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Covid-19 disease, triage, proportionality, clinical ethics consultation.
The Coronavirus pandemic has deeply marked all ordinary health care activities and has dictated matters usually faced by the medicine of disasters. The most critical and dramatic dilemma has been the triage and the urge to select patients for Intensive Care Unit (ICU) because there was no place for all at the same time.
The need to decide in a very short time has made this decision even more complex.
The data of the Italian situation and namely of Lombardia reveal it clearly. Worldwide, there have been many different views on triage, sometimes with very peculiar emphasis.
In this paper we will illustrate the contributions of the Unites States compared to the European ones. We have operated a choice among many articles and guide lines about this matter, and we have prioritized those most quoted in literature. We have critically analyzed different views and we have highlighted that nevertheless there are several shared elements such as clinical criteria, if we consider only them we might underestimate the uniqueness of the patient, including vulnerable ones.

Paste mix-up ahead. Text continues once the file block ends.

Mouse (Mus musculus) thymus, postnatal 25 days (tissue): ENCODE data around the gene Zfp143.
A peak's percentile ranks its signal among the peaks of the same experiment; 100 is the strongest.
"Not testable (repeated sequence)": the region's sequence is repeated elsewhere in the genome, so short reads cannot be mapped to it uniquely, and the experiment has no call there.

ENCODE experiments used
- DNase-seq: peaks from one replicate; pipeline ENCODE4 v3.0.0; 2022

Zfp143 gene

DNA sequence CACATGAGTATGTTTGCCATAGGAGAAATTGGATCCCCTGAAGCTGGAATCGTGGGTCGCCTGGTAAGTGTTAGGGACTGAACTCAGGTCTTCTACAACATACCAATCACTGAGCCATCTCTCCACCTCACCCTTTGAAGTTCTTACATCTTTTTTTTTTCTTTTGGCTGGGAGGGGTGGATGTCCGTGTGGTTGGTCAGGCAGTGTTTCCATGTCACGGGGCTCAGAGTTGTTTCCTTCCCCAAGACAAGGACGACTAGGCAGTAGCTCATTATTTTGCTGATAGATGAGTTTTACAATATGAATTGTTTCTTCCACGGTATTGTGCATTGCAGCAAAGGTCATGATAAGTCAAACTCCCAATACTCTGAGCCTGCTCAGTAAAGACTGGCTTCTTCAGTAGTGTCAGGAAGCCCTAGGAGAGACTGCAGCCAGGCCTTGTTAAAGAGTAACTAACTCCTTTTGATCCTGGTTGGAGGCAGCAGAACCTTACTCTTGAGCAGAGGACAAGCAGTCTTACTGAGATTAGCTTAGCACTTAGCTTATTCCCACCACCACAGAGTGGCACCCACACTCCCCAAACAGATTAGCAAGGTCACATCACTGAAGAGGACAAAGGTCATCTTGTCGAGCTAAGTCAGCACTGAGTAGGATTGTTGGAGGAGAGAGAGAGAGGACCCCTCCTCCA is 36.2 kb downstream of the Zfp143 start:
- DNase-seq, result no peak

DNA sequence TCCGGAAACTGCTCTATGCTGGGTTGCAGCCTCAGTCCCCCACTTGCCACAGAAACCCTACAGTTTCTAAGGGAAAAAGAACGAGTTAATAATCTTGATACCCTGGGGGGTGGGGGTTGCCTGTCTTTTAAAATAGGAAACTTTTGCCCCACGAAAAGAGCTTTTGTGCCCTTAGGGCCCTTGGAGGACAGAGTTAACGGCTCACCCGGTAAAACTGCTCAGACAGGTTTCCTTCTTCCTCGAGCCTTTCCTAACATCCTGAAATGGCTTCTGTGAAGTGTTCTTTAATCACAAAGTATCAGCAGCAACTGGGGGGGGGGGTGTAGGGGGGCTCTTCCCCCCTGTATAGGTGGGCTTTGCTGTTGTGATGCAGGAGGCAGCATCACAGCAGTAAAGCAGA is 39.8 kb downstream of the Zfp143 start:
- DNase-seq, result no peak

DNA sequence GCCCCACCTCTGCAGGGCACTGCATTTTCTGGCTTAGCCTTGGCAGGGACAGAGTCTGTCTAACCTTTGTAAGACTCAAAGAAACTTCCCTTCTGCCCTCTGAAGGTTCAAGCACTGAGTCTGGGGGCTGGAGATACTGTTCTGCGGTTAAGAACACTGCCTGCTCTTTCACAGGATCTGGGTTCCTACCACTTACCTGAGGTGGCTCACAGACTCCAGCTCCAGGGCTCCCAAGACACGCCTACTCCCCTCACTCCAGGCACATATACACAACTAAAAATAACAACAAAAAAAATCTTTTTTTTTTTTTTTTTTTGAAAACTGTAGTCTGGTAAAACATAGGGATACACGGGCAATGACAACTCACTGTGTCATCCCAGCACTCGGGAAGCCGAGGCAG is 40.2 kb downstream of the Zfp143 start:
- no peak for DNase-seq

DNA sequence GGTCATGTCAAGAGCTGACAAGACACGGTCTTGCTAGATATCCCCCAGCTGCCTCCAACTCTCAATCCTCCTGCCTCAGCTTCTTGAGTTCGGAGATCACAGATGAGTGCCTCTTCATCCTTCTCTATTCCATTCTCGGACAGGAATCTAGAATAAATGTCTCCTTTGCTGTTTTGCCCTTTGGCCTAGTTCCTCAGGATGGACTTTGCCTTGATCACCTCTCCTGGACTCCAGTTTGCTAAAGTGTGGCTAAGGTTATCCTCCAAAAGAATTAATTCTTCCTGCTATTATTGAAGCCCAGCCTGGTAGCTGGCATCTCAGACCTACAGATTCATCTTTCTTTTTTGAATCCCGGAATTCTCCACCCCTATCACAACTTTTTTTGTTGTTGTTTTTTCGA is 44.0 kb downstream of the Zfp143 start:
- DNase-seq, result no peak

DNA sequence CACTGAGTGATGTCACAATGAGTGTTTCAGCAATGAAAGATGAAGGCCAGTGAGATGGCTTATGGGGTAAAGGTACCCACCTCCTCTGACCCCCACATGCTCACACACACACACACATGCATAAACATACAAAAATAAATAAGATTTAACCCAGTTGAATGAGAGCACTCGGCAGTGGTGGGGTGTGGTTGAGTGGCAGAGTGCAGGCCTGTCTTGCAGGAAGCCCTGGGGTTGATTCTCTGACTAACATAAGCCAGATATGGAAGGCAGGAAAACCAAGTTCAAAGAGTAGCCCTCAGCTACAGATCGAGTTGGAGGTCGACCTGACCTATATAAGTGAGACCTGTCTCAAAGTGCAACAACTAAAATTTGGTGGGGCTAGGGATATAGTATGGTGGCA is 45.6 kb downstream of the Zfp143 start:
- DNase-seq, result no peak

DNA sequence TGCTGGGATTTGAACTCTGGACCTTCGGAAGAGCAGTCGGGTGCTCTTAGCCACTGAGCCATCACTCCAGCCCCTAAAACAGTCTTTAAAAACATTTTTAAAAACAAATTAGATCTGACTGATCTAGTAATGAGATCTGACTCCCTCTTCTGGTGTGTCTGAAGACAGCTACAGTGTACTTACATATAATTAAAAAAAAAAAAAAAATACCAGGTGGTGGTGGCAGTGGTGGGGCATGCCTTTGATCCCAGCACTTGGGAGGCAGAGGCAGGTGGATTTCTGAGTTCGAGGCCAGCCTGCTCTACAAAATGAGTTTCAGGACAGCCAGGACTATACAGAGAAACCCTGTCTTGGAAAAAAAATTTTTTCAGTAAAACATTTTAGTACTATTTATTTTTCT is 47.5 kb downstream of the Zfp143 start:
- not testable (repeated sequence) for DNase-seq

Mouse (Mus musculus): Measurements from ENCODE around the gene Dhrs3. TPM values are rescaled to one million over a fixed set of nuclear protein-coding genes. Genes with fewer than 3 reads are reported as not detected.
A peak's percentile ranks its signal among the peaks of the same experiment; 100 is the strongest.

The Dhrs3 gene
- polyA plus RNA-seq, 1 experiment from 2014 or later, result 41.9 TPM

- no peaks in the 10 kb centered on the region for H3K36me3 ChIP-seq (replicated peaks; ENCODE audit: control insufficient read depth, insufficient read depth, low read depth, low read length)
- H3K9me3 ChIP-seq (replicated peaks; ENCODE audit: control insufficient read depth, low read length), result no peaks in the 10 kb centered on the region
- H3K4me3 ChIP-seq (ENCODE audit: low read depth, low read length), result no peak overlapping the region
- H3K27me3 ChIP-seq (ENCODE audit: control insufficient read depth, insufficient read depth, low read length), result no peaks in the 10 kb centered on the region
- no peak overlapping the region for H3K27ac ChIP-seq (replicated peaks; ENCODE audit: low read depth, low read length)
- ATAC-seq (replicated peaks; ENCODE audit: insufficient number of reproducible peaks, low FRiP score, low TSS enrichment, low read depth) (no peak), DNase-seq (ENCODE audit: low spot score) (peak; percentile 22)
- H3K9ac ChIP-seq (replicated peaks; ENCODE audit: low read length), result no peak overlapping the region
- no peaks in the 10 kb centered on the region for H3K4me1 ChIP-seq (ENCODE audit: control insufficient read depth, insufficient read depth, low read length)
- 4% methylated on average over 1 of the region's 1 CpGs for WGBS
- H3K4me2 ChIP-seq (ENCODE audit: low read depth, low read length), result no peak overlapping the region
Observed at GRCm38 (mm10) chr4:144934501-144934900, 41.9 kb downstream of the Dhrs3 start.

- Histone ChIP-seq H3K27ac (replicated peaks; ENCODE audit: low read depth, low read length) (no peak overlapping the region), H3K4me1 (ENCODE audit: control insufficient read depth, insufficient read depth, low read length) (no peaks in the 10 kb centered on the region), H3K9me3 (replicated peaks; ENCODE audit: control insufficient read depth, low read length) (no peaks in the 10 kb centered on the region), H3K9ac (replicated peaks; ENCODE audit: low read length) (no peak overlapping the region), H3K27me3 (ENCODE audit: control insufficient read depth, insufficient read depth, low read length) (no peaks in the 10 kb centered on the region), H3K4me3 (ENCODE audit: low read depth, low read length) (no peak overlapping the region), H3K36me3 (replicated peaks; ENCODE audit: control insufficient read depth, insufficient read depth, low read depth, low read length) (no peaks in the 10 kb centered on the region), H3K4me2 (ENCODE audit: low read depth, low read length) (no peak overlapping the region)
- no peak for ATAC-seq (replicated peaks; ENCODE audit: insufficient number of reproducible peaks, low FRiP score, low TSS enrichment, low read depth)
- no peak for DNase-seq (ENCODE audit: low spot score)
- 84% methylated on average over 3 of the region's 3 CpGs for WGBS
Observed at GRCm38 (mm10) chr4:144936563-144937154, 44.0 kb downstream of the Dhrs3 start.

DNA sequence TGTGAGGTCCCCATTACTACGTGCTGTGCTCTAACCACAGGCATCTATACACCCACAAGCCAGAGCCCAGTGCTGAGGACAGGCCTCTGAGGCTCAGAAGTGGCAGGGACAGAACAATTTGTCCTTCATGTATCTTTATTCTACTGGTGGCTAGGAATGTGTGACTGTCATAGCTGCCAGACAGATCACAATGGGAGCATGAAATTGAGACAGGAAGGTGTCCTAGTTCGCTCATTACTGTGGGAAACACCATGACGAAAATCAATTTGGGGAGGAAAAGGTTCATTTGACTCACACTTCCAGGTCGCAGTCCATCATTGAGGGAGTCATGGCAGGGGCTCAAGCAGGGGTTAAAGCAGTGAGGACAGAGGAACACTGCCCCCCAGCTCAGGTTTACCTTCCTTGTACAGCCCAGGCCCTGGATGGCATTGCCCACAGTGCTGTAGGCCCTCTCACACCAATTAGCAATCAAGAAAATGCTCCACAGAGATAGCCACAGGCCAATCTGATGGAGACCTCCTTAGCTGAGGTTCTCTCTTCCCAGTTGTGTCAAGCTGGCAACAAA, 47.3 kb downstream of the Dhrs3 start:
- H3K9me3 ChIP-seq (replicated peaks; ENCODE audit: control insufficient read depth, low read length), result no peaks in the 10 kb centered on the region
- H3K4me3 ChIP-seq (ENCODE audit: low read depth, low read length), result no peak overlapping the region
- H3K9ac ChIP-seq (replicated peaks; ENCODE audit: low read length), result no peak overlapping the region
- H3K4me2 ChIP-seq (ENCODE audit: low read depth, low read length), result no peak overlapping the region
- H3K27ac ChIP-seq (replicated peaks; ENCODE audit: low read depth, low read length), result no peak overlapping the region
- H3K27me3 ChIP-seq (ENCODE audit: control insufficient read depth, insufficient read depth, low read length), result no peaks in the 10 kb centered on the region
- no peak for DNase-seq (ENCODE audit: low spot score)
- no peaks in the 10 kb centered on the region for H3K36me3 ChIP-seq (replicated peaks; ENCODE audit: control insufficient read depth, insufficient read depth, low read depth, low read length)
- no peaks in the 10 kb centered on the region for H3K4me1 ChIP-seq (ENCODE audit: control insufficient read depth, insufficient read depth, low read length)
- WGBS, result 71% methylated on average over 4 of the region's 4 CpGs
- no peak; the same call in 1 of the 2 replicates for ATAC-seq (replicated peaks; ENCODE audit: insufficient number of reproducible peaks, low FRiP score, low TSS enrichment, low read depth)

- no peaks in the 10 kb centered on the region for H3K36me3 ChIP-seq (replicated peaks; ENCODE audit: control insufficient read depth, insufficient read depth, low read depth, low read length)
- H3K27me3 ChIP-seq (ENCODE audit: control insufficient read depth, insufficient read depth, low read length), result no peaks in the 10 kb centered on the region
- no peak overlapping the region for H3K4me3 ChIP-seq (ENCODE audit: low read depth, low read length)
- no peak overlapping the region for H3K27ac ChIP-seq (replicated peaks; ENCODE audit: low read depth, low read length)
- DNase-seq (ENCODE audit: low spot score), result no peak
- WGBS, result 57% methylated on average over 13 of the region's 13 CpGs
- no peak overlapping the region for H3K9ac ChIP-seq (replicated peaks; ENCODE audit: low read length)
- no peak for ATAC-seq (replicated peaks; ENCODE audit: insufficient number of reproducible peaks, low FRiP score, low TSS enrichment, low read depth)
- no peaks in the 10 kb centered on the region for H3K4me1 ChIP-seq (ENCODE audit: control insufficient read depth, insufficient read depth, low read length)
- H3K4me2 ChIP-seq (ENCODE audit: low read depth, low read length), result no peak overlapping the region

There is a huge gap between the US view and the European view when it comes to the appointment of the final decision maker in triage. We propose the criteria of proportionality as a guide line to take decisions in triage because it allows to integrate collective public health objectives and the principle of ensuring protection for the individual patient. Finally, we envisage the potential role of ethics consultation in this pandemic scenario.